There’s a lot going on on this record though and there are definitely misses.
The biggest being the well-intentioned, but disappointingly problematic “Auntie Diaries”. Far more intelligent people have been pointing out everything that’s wrong with this track all week, so I’ll just say it really brought down my first listen and it’s been skipped on every one that followed.
Kodak Black is here too. Big miss.
On the other hand, “Auntie Diaries” is immediately followed by “Mr. Morale”, my favorite track of the week, the song that, lyrically at least, best consolidates all of the album’s themes. “United in Grief” is a bombastic opener.
“We Cry Together” is big swing that could’ve been a disaster – Taylour Paige’s incredible performance makes the hyper confrontational track work. “Father Time” is a highlight, always great to hear Sampha.
“Savior” & its interlude have made me a Baby Keem fan, his verse on the latter is the best thing he’s ever recorded. “Mother I Sober” is hard to listen to, in the best way.
Even though the good tracks heavily outnumber the bad, this album pulls itself in too many different directions. Several tracks here, especially on the 2nd disc, are amongst Kendrick’s most vulnerable and while that often makes for good individual songs, the album as a whole is overindulgent. The through line becomes more and more muddled the longer you listen.
I really enjoyed “Mr. Morale & the Big Steppers”. Deciding on my favorite track this week was just a matter of picking my favorite of the album’s best tracks.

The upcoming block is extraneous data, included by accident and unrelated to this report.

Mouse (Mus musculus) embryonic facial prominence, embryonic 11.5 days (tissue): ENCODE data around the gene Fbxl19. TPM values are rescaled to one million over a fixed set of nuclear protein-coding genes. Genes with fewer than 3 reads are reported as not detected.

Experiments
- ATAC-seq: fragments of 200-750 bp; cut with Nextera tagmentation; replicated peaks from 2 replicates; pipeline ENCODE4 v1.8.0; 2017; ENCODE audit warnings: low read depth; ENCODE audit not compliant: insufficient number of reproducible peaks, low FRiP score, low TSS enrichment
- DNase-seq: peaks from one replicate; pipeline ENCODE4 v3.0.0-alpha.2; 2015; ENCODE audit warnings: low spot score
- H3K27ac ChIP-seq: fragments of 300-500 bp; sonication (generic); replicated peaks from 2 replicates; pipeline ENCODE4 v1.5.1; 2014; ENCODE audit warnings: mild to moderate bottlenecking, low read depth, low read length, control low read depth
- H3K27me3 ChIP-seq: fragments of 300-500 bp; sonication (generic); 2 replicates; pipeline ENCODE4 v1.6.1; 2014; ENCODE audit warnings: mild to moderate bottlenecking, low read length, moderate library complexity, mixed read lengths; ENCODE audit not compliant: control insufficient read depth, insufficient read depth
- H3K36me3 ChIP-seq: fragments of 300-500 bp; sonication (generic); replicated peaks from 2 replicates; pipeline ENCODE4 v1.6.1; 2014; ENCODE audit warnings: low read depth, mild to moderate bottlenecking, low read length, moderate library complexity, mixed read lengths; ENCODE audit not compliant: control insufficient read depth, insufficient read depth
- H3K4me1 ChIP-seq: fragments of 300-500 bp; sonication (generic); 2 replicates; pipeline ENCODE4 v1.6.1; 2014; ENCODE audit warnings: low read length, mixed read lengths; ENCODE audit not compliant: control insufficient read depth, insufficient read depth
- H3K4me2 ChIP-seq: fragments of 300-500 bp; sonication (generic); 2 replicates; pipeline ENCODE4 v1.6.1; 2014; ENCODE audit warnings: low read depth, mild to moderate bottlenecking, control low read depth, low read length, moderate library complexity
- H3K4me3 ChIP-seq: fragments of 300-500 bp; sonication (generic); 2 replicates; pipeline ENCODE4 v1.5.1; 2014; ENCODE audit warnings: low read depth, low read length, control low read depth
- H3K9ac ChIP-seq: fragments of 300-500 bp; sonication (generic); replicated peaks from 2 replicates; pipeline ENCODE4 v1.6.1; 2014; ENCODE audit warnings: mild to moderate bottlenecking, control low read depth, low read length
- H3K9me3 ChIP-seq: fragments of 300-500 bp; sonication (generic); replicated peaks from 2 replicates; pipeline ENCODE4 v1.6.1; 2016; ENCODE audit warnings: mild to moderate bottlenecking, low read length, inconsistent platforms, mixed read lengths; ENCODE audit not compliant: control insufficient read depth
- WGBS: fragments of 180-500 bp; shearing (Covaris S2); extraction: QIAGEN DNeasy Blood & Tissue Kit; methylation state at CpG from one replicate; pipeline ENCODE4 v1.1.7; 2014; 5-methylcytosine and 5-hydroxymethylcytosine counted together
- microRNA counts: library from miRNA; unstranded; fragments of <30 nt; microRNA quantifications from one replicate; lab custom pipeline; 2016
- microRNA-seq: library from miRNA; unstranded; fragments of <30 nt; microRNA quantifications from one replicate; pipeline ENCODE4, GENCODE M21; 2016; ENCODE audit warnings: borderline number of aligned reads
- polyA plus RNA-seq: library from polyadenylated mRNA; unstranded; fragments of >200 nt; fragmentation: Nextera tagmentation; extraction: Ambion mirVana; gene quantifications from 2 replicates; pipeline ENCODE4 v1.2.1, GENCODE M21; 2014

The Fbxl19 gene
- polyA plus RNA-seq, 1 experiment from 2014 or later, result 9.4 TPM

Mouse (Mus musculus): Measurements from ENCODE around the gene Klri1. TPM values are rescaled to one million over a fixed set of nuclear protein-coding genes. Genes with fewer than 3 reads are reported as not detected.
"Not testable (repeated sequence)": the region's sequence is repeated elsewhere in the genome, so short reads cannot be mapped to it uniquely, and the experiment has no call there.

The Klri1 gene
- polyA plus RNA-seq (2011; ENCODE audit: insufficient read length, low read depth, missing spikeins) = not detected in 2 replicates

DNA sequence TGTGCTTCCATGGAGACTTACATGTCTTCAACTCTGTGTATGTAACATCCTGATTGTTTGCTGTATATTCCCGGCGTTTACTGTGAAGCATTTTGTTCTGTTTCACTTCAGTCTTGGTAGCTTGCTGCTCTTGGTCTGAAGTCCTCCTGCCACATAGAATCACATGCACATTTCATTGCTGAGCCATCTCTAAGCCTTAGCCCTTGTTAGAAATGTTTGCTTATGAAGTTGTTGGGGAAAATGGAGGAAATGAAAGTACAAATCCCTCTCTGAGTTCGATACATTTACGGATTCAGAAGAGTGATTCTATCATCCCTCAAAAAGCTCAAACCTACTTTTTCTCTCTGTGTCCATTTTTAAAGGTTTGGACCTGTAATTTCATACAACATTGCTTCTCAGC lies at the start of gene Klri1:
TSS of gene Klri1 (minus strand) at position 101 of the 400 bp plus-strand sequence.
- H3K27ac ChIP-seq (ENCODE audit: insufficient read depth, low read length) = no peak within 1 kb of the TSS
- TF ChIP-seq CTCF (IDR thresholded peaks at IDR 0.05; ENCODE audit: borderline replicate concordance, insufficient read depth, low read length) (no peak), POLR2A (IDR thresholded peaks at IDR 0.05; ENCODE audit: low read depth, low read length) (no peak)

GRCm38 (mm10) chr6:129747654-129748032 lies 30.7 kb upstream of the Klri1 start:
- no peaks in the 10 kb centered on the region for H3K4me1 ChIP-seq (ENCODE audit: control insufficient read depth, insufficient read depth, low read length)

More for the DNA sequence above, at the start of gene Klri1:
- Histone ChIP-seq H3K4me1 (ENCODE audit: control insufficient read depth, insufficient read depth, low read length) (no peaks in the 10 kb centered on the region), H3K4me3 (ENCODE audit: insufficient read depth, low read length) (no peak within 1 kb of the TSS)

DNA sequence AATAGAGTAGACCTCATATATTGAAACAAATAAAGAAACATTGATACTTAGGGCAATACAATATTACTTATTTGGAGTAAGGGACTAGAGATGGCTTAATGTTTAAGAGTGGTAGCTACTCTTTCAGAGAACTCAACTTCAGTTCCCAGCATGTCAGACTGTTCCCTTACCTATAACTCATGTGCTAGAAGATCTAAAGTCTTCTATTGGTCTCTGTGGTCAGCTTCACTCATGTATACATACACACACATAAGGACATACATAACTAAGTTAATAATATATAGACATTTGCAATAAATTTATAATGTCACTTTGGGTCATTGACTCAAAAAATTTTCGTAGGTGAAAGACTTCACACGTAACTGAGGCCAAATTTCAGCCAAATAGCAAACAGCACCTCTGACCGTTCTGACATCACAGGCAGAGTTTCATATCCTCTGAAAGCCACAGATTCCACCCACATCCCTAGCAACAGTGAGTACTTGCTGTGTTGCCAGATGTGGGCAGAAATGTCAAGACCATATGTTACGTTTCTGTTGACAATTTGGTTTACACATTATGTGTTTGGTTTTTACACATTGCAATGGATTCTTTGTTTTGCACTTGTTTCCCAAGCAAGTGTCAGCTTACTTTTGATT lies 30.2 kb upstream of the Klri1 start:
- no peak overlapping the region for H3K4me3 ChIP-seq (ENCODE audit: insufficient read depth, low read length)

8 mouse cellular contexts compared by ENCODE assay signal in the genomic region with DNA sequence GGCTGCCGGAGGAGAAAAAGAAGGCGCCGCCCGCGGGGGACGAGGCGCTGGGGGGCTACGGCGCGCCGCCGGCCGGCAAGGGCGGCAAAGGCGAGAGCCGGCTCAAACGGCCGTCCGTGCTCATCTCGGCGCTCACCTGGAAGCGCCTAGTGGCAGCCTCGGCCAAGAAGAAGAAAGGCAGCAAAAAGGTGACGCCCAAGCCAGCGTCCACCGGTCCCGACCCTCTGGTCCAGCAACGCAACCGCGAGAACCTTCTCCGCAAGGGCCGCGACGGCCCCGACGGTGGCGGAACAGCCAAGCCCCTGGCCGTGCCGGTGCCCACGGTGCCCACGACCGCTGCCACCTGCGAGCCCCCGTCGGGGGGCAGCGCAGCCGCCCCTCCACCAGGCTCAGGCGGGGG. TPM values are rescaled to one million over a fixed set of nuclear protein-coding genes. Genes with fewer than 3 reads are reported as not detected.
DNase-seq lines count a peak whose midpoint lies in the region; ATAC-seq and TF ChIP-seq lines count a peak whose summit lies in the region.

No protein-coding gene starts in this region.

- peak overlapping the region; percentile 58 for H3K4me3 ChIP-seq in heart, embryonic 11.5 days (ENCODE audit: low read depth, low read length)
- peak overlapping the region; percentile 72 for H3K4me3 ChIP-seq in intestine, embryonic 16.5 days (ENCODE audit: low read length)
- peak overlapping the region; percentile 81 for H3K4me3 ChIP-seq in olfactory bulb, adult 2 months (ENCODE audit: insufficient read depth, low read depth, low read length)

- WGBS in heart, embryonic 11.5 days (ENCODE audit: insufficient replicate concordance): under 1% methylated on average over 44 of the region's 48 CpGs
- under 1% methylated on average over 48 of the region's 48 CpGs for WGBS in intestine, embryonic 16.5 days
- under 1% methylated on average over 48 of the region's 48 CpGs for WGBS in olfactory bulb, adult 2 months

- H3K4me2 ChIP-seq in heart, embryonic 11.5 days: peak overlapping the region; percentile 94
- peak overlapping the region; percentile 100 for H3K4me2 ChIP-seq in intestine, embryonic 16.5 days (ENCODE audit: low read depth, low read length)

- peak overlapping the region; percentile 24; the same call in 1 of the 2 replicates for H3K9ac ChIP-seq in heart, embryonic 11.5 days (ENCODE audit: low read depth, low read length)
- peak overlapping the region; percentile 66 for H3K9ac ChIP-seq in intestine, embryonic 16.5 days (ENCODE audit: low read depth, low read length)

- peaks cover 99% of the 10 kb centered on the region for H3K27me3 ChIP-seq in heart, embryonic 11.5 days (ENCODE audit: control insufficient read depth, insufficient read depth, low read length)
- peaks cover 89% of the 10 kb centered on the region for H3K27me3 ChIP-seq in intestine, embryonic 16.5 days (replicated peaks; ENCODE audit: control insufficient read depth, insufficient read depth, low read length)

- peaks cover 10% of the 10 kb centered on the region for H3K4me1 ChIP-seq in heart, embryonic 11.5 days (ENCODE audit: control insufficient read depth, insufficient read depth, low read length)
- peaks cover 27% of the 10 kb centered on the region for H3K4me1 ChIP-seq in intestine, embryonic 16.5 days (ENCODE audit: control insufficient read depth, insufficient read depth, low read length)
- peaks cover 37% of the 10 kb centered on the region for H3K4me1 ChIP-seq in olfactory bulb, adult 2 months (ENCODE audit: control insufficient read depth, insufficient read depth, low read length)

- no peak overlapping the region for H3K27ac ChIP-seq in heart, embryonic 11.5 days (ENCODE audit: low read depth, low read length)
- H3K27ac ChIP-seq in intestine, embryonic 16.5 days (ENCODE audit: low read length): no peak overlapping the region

But there’s a more concise, more focused version of this album somewhere here. It really could’ve used a Rick Rubin type to pare things back.
Still, Kendrick Lamar throwing everything at the wall, seeing what sticks, and even keeping what doesn’t makes for better music than most artists are capable of.
Favorite Old Track of the Week: “One” by Metallica
I did grow up on Metallica, but I don’t have a nostalgic story, critical hill to die on, or dramatic point to make this week. “One” slaps. That’s all.
It’s a bit slow to get going – call me uncultured, but I’m not here for the World War I soldier narrative, I’m here for the insane guitar work.
The breakneck second half of the song (which comes in at a whopping 7:27 in its entirety) wouldn’t land nearly as well without the measured build-up. The first couple verses are some of the tamest moments in Metallica’s early discography, punctuated by the heavier ‘hold my breath as I wish for death’ (much more on brand) refrains.
4 minutes in, the track begins to transition with some pounding kick drums and thrashier guitar lines. I think the soldier ends up in hell or something, I dunno. Again, not what we’re here for.
The main event kicks off hot and fast, picking up the tempo and dropping into an amazing tap-heavy solo from Kirk Hammett. The guitars get heavier and heavier, eventually getting to a distortion level mimicking artillery (metaphors, very hardcore), 3 minutes of the band just going off.
Metallica’s influence on modern rock is huge, and there’s plenty of material to wax poetic about in their discography.
I don’t have that for you today. Guitars are cool. Dismissed.